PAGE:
Iran said Thursday an engineer was killed in an "accident" at a defense research unit in an area near Tehran that hosts a military complex previously scrutinized by the U.N. nuclear watchdog.
The Wednesday evening incident came days after a colonel in the Revolutionary Guards, the ideological arm of Iran's military, was shot dead near his home in east Tehran.
Iran's arch foe Israel told the United States it was behind the operation, The New York Times reported. Iranian officials had blamed agents of the U.S. and its allies for the "assassination", the most high profile inside Iran since 2020.
Iran's defense ministry said it was investigating the "accident" at the research unit in the Parchin area, southeast of the capital Tehran.
"On Wednesday evening, in an accident that took place in one of the research units of the defense ministry in the Parchin area, engineer Ehsan Ghad Beigi was martyred and one of his colleagues injured," the ministry said in a short statement.
"Investigations into the cause of this accident are underway."
State media had earlier reported that one person was killed and another injured in an "industrial accident" in Parchin.
The Parchin complex is alleged to have hosted past testing of conventional explosives that could be used to detonate a nuclear warhead, something Iran has repeatedly denied.
The site came under renewed scrutiny by the International Atomic Energy Agency in 2015 when Tehran reached a landmark deal with major powers under which it agreed to curb its nuclear activities under U.N. supervision in return for the lifting of international sanctions.
Iran had previously denied the IAEA access to Parchin, insisting it was a military site unrelated to any nuclear activities, but the agency's then chief, the late Yukiya Amano, paid a visit.
In June 2020, a gas tank explosion in a "public area" near the complex shook the capital, 30 kilometers (20 miles) away, but caused no casualties, the defense ministry said at the time.
- Israel 'behind' Guards hit -
Iran's nuclear program has been the target of a campaign of sabotage, cyberattacks and assassinations of key scientists that it has blamed on Israel.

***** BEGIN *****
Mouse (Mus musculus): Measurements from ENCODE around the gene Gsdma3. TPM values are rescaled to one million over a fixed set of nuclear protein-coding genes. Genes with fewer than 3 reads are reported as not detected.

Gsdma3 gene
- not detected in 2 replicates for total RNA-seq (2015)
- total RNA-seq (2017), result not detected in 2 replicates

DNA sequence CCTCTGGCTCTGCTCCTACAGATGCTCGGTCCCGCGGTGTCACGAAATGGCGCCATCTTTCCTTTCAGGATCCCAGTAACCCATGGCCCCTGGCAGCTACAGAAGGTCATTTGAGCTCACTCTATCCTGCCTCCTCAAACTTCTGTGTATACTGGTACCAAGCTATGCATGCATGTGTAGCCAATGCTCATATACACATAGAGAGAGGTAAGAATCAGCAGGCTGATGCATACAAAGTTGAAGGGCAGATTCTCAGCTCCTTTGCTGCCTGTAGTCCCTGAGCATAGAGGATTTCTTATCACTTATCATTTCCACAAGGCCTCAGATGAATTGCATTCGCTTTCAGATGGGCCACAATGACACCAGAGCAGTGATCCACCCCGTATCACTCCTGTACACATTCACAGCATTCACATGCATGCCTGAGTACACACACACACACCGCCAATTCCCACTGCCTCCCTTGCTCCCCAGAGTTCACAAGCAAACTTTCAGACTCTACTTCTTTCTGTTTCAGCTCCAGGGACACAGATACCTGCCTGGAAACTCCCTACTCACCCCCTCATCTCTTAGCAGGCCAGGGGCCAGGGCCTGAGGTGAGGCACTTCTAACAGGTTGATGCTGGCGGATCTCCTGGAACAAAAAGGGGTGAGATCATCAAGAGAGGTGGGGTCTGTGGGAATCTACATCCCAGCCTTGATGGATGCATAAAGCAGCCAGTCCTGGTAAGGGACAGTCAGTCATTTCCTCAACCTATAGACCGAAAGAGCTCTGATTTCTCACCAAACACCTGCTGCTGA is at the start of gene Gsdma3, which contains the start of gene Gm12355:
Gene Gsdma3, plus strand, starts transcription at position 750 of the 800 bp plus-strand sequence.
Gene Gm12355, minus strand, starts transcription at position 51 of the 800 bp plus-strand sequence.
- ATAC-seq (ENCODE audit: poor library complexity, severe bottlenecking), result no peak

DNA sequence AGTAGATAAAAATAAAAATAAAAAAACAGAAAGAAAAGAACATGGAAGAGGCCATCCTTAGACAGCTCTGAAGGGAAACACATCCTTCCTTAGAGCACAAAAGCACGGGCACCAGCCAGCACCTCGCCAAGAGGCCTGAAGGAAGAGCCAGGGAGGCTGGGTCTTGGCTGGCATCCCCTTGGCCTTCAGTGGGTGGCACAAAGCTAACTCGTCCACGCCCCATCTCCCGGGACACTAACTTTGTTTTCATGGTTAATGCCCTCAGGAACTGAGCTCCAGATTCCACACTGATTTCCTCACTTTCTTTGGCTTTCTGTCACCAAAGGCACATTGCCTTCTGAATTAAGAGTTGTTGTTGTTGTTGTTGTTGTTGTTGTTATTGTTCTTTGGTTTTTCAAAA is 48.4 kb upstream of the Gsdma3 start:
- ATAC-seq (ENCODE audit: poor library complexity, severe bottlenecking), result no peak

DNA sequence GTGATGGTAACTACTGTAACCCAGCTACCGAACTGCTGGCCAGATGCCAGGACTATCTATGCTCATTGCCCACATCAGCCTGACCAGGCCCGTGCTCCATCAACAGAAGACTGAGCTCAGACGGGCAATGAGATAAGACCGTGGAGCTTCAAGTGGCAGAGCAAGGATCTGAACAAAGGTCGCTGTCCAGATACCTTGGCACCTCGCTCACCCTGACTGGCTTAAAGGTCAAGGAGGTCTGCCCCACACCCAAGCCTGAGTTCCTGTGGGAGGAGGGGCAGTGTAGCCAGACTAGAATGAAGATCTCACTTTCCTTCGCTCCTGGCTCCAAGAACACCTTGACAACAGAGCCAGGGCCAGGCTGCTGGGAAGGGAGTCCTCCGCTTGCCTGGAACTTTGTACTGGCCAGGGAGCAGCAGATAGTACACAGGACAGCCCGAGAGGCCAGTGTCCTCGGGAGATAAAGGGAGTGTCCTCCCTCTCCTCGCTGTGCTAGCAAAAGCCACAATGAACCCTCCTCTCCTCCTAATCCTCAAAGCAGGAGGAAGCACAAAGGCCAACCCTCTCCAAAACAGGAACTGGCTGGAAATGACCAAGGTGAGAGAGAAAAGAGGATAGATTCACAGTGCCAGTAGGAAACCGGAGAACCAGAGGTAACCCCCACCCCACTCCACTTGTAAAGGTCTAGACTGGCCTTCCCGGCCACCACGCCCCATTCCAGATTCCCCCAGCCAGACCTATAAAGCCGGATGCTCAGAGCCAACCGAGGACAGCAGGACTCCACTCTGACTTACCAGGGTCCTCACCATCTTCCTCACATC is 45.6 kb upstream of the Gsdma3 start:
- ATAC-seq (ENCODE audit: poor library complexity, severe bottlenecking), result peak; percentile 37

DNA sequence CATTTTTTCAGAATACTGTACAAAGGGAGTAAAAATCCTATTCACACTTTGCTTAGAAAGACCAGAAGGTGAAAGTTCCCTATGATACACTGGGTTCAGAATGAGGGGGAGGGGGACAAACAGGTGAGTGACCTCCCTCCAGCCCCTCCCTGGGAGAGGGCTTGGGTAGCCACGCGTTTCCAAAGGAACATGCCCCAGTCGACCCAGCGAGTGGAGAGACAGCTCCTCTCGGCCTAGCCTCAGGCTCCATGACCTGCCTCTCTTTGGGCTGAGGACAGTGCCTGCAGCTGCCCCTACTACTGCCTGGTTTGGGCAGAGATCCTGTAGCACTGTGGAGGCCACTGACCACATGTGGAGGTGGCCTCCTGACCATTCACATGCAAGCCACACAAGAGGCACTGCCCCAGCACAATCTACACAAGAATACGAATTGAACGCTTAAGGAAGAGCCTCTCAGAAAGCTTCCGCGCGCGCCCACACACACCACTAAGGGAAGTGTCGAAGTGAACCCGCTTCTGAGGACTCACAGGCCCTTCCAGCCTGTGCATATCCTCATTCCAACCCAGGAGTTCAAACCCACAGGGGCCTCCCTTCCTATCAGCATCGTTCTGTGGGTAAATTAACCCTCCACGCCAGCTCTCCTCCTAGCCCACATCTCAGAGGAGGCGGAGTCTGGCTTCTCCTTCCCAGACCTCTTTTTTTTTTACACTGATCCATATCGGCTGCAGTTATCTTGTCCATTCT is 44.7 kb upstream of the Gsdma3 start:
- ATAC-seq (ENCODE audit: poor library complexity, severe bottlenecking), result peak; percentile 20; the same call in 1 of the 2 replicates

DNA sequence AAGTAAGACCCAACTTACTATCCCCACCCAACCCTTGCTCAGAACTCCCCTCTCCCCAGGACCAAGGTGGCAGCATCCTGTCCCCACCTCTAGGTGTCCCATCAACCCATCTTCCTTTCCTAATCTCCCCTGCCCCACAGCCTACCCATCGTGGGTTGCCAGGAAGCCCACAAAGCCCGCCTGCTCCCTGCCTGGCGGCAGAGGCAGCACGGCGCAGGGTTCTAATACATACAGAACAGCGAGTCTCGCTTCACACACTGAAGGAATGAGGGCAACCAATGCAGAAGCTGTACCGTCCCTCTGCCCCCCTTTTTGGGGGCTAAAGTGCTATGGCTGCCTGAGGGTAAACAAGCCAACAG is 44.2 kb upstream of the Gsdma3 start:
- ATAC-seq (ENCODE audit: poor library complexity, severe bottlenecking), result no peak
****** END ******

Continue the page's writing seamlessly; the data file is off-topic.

Israeli leaders have repeatedly refused to rule out military action to prevent Iran developing an atomic bomb.
Iran has consistently denied any ambition to develop a nuclear weapon, insisting its activities are entirely peaceful.
On Sunday, assailants on motorcycles killed Guards colonel Sayyad Khodai with five bullets as he sat in his car outside his home.
The Guards described Khodai as a "defender of the sanctuary," a term used for anyone who works on behalf of the Islamic republic in Syria or Iraq.
Iran maintains significant political influence in both countries and has backed President Bashar al-Assad's government in Syria's grinding civil war.
President Ebrahim Raisi warned on Monday that Iran will avenge Khodai's killing.
Iran blamed "elements linked to the global arrogance" -- the Islamic republic's term for the United States and its allies, including Israel.
On Wednesday, the New York Times reported that Israel had told the U.S. it was responsible for the killing.
The paper reported that "according to an intelligence official briefed on the communications, Israel has informed American officials that it was behind the killing".
The source, who spoke on condition of anonymity, said Israel told U.S. officials the killing was meant as a warning to Iran to halt the operations of a covert group within the Quds Force -- the foreign operations arm of the Revolutionary Guards.
It was the most high-profile killing inside Iran since the November 2020 murder of top nuclear scientist Mohsen Fakhrizadeh.
It came as talks between Iran and major powers on restoring the troubled 2015 nuclear deal remain stalled.
One of the main sticking points is Tehran's demand for the Guards to be removed from a U.S. terrorism blacklist -- a request rejected by Washington.
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